How to Stop the People You Love from Making You Fat
Did you know that emotions carry the same risk, even when the person is not in your presence? You can feel people's needs and demands, and they can create emotional and physical confusion in you, especially in close relationships and even if you haven't seen the person in ages—like your mom, whom you've been meaning to call. I'm sure you have many stories of feeling uneasy, only to find out that someone close to you was in trouble or simply down.
You may be treating someone else's anger, depression, anxiety or even hunger by eating! Food is a drug. Long before we could go to Wal-Mart and fill a prescription, we gravitated to certain plants and foods to treat illness and discomfort. For example, a dose of starchy, sugary food will medicate your brain for depression—the old serotonin boost—while expanding your thighs. That's why we tend to crave these things when we feel low.
As children, we learn to have good boundaries and a clear sense of who we are separate from other people's feelings and expectations. However, while you may have had a healthy childhood that should have fostered these boundaries (I may have met this person once), most of you, like myself, are still human sponges for other people's feelings, expectations and needs. This can make you fat!
Get Laura's 10 ways to turn this trend around
Notice when hunger begins. Not when it overwhelms you, and not mid-bite, but when you first feel peckish.
Notice what else you are feeling at the same time. Notice who comes to mind and where your attention wanders.
Stall. Drink a sip of water and imagine filling every atom of yourself with a healthy, happy you. If you don't even know what that feels like, it's time to start using your intuition to find out. Pretending you have what you envy in others is a good way to start.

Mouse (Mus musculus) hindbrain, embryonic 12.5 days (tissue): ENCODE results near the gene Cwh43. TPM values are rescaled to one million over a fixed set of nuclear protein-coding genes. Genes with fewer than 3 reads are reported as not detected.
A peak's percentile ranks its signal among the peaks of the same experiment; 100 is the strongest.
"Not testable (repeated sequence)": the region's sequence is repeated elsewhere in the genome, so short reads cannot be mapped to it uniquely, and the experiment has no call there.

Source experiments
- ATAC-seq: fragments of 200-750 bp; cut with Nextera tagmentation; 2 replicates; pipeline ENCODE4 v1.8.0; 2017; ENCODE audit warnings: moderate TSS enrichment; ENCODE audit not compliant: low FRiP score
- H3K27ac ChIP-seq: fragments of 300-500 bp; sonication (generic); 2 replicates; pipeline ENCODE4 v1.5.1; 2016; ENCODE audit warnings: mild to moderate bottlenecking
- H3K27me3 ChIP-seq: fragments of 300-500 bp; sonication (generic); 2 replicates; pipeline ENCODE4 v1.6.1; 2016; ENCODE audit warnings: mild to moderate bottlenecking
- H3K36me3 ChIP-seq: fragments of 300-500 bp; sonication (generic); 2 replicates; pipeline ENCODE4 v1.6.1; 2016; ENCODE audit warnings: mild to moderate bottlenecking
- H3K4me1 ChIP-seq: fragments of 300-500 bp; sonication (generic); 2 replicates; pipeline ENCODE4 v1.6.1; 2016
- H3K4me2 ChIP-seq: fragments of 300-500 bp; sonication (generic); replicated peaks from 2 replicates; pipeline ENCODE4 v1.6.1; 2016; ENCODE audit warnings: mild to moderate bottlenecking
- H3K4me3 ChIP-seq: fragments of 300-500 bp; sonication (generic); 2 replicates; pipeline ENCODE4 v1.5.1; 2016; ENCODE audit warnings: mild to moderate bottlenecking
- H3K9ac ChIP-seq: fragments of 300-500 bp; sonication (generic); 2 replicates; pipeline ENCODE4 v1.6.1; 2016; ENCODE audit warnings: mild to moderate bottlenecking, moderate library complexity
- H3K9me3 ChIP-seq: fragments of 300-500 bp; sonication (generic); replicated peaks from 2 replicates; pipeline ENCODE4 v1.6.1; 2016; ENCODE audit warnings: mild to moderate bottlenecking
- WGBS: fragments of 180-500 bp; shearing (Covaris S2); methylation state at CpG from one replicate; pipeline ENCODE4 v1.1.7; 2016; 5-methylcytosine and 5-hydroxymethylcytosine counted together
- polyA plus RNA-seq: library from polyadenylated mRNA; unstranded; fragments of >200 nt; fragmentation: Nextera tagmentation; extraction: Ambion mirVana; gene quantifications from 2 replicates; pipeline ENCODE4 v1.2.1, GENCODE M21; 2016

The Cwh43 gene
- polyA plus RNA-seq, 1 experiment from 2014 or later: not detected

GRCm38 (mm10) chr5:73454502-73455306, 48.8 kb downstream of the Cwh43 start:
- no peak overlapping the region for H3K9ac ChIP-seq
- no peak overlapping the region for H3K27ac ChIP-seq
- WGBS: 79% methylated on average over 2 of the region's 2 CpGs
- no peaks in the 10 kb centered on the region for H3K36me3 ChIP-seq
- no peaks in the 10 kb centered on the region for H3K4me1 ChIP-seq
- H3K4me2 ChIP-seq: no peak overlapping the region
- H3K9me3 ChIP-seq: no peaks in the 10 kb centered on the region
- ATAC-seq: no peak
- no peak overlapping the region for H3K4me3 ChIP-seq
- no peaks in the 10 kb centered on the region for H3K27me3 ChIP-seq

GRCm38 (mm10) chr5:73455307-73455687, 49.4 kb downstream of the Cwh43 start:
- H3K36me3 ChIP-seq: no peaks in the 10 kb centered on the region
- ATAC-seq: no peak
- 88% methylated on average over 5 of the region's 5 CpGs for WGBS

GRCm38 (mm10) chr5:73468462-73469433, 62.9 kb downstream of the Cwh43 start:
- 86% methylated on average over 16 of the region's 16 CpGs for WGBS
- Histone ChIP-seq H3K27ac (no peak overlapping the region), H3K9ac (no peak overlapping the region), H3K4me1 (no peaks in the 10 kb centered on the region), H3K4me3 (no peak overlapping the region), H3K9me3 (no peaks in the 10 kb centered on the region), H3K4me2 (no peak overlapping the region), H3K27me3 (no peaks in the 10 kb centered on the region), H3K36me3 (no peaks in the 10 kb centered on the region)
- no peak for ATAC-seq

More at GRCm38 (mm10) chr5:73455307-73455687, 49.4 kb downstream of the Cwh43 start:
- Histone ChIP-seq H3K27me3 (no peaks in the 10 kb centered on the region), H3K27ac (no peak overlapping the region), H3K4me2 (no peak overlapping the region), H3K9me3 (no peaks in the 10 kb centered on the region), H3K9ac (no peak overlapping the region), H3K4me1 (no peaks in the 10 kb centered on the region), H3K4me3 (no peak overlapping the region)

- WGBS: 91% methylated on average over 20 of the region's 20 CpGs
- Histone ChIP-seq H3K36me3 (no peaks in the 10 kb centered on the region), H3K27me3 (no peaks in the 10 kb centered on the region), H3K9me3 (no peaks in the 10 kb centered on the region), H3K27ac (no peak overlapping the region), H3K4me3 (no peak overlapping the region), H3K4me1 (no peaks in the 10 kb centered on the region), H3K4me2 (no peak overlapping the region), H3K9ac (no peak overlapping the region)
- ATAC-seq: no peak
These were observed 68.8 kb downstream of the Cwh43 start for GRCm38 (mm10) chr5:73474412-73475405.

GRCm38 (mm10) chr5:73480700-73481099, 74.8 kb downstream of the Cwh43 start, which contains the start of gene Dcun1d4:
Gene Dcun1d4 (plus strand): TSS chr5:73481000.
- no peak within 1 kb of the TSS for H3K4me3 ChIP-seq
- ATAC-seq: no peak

Put yourself on alert for those people and feelings that creep back into your attention and find methods that work to get them out!
If you know someone who's having a hard time, especially if it's your best friend, someone you love, someone you're romantically involved with or even someone you're related to, make a practice of experiencing them outside of you and not "in your heart." Not only will you be able to help her with more power and perspective, but you will stop reacting as if you were her (and stop medicating it with food).
If you live with a person who's in distress, make an inner space and an outer space (like a special chair) where you can go to repossess yourself.
Have you ever noticed skinny people and heavy people often team up in couples? One person is eating for the other person's hunger! Filling yourself with the feeling of being you is a good way to make a healthy energetic line, and it's good practice to maintain individuality in your relationships.
More ways to fight subconscious eating
Your beliefs about yourself that were formed in early childhood actually become genetic and behavioral reality. Notice your feelings and memories as you set new goals and deal with them by challenging them.
The subconscious directs your actions long before you make the conscious decision to do something like eat that cake or watch The Marriage Ref instead of exercising. Have an action ready to battle subconscious, knee-jerk, belly-expanding impulses.
Remember: History is not destiny, so make destiny now! If you can master your body with something as difficult as eating—which, unlike many activities, you are programmed to do to sustain life—you can master any relationship, audition, interaction or challenge. It is good training for life.
Laura Day is the New York Times best-selling author of Practical Intuition and How to Rule the World from Your Couch.The Independent called her "The Psychic of Wall Street." Laura has been featured on The Oprah Show, Good Morning America and ABC News, as well as in Newsweek, The Wall Street Journal and other national and international media. She is currently working on her new book, No Biting, to be released in 2012.
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